Somali troops killed at least two people in the capital, Mogadishu, when they opened fire to halt riots over rising costs and counterfeit money.
Thousands of people rioted, burning tyres and throwing stones after traders refused to accept local notes and demanded US dollars instead.
The recent printing of local shilling notes on illegal presses has led to spiralling inflation, reporters say.
This and the increasing insecurity have seen food prices double.
Somalia has been without a central government for more than 17 years and for the past 17 months, the Ethiopian-back interim government has been struggling to exert its control over the country.
The United Nations reports that soaring food prices have already forced more than a third of all Somalis to rely on outside assistance to feed their families.
'Down with the dollar-receivers'
Two people were killed and four wounded when government troops intervened, firing into the crowd, the BBC's reporter.
Hundreds of shops and restaurants on the main roads closed as the demonstrators threw stones at the buildings, our reporter says.
The demonstrators shouted slogans about the traders such as "down with those refusing the old money and down with the dollar-receivers".
"We have been killed with bullets and now with hunger," one woman, who fetches and carries goods for people with a basket on her back, told the BBC.
"The money we are given is worth nothing as it has been refused and our children are dying because of hunger. I am just a labourer, I do not know what to do," she said.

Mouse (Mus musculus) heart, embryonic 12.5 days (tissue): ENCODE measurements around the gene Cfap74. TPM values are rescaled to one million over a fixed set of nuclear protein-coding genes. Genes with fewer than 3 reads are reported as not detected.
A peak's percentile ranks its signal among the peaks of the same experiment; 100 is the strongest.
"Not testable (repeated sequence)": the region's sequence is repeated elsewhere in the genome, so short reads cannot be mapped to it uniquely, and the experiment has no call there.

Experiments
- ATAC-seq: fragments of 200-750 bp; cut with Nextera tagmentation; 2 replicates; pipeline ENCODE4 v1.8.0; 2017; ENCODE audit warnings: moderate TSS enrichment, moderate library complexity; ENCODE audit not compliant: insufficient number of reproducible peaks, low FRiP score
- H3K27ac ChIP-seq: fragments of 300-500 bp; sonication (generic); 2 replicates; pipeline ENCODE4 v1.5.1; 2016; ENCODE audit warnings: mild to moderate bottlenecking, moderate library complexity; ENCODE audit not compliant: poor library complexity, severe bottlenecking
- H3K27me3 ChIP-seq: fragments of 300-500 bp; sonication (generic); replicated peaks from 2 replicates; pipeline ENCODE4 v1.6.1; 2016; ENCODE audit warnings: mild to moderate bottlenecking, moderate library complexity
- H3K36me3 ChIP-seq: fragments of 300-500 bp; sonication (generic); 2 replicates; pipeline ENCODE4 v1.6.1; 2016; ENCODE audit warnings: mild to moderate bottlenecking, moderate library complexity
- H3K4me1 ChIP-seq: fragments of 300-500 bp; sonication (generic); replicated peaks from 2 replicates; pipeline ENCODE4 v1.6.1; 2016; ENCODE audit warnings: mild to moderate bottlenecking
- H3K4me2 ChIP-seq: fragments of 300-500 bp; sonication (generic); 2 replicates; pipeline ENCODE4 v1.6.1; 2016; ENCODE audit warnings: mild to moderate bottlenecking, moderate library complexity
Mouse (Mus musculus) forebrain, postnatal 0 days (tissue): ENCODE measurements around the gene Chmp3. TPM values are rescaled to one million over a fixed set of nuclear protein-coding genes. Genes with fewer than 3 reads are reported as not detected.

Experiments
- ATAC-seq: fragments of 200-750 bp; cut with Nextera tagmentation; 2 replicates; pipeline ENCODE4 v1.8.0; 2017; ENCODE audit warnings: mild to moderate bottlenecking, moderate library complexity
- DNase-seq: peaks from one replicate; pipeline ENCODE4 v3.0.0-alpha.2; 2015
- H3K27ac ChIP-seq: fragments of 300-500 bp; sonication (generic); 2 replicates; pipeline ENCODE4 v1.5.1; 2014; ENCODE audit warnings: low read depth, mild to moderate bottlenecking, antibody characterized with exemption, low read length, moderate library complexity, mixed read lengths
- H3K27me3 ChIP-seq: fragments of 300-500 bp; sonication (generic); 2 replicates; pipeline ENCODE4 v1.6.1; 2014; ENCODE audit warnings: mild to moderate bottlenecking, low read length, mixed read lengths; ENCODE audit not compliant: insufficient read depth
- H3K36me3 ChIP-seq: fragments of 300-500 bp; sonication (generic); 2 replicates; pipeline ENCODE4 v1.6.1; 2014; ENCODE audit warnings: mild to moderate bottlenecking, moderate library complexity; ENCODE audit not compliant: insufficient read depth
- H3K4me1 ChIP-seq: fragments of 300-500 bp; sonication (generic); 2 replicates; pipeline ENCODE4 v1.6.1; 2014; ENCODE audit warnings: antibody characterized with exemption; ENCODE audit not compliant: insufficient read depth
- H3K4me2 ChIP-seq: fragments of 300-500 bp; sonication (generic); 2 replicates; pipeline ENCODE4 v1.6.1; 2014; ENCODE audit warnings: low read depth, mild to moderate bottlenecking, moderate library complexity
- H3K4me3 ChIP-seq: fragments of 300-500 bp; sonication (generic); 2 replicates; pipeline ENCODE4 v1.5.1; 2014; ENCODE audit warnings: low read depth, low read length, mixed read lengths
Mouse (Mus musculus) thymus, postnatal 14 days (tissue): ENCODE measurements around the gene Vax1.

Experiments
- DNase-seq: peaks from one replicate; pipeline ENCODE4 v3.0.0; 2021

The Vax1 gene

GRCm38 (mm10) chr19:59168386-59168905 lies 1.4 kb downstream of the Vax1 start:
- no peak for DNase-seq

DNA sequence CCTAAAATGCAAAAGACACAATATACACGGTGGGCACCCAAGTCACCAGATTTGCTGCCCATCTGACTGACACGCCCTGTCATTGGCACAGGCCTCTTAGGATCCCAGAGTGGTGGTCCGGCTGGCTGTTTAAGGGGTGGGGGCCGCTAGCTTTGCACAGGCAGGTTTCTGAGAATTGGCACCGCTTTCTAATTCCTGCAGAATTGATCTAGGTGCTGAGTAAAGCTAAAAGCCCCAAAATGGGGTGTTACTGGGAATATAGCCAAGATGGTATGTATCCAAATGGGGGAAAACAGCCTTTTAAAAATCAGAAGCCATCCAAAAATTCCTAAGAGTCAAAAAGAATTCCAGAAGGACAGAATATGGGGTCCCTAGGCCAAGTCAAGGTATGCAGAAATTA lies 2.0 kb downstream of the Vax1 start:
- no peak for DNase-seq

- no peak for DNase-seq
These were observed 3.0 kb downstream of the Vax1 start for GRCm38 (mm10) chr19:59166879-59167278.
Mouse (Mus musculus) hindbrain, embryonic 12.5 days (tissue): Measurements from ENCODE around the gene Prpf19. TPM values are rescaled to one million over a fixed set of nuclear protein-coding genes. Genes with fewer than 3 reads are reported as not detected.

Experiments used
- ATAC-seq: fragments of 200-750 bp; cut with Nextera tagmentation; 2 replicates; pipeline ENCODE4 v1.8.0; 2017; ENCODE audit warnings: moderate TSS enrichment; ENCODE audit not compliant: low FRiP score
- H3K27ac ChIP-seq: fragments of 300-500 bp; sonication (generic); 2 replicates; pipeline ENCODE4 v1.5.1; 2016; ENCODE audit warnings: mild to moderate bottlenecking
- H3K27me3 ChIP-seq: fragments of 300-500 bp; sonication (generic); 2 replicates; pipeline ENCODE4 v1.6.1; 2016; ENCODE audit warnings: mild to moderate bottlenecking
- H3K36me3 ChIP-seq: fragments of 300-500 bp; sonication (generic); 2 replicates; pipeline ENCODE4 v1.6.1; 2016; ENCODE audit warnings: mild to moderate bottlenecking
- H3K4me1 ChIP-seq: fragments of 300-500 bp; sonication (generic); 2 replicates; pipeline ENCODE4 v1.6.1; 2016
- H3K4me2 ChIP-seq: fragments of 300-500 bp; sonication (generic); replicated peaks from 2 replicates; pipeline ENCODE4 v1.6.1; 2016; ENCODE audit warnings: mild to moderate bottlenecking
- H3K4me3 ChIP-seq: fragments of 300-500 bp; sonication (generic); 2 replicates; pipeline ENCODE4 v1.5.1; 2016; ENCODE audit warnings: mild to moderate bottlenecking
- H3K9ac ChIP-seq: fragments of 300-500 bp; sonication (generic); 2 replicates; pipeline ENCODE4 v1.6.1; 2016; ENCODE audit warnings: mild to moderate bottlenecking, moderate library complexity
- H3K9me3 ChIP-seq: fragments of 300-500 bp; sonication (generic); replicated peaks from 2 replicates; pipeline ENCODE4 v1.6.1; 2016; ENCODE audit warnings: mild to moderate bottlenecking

Over the last three months, the value of Somali shilling has fallen dramatically from 17,000 shillings for $1 (50 pence) to 30,000 shillings for $1.
This has been blamed on the printing of vast quantities of the local currency on illegal presses.
Most people have limited access to US dollar notes, the only currency shopkeepers will accept.
Our correspondent says that both the transitional government and the leaders of the insurgents have ordered traders to accept both the old and new local notes.
But businesses argue that most of the old Somali shilling notes are worn out - they date back to before 1991 - and worth very little, and they blame the spiralling inflation on the counterfeit ones.
Last week, the UN Food Security Analysis Unit warned that the country was facing a major famine caused by prolonged drought and soaring food prices.
It said that half of the population would need food aid by the end of the year and that hyperinflation, the devaluation of the Somali shilling and the relentless armed conflict were making it more and more difficult for the urban poor to get enough to eat.